Minnesota Wage Theft Law Notice

Facebook Share Twitter Share LinkedIn Share Pinterest Share Reddit Share E-Mail Share

Summary of Minnesota’s new Wage Theft Law The Minnesota Legislature passed and the governor signed a new Minnesota Wage Theft Law. The new law amends existing state labor laws and provides for new wage and hour requirements, protections and sanctions. All provisions summarized below, except for those amending Minnesota Statutes § 609.52 (criminal wage …

1. File Size: 129KB
2. Page Count: 5

Preview "PDF/Adobe Acrobat"

Preview

Posted in: Minnesota wage theft law noticeShow details

The Timing of Wage Payments. Employers must pay all wages at least every 31 (thirty-one) days and all earned commissions at least every three months on a regular pay day. Wage Theft Protections. The new law makes it a crime to commit “wage theft.” Examples of wage theft include (if done with the “intent to defraud”):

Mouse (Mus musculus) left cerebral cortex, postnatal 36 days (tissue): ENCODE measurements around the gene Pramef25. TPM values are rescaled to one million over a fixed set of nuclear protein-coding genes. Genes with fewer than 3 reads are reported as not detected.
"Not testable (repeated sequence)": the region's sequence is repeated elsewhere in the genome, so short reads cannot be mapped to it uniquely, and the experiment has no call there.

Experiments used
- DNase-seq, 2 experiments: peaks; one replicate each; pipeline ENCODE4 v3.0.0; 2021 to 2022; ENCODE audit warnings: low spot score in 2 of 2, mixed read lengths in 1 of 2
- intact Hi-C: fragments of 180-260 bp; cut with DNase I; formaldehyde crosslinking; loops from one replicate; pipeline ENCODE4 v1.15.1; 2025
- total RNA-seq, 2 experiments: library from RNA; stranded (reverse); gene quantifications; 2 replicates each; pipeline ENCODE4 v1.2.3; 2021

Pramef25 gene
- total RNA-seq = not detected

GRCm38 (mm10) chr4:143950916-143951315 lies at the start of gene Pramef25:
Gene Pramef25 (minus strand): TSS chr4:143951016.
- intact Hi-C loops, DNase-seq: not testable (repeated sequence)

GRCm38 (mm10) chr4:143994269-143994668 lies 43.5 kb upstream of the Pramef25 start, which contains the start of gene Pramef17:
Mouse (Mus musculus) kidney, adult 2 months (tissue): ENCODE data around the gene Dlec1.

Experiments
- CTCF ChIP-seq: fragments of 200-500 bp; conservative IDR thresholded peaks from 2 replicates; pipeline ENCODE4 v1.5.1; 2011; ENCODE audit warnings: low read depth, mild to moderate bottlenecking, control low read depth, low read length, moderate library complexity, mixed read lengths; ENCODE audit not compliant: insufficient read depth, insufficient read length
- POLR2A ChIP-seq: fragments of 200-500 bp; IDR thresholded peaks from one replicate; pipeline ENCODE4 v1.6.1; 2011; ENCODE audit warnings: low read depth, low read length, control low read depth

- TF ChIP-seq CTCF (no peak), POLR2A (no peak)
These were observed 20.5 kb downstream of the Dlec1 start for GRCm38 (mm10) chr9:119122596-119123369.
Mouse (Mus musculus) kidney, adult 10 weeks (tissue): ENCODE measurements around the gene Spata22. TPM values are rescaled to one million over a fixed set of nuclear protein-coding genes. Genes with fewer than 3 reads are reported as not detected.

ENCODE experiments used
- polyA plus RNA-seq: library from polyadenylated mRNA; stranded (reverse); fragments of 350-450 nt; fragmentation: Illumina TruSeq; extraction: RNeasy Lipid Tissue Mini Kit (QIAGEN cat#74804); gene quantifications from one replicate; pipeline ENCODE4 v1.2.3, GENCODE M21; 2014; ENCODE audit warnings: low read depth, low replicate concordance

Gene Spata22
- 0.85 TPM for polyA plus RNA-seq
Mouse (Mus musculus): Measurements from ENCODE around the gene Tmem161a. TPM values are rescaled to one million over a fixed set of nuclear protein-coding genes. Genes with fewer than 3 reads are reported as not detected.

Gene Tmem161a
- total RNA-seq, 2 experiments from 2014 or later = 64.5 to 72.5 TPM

1. Estimated Reading Time: 5 mins

Preview

Posted in: Mn wage notice lawShow details

Information required by the State of Minnesota Wage Theft Law Date on which employment is to begin Notice of rights under the Sick and Safe Ordinance (notice about the employer's sick leave, paid time off, or other time off policy meeting sick and safe time ordinance requirements); including (1) the method of accrual (e.g. rate at which time off is accrued per pay period or the …

Preview

Posted in: Form Law, Employment LawShow details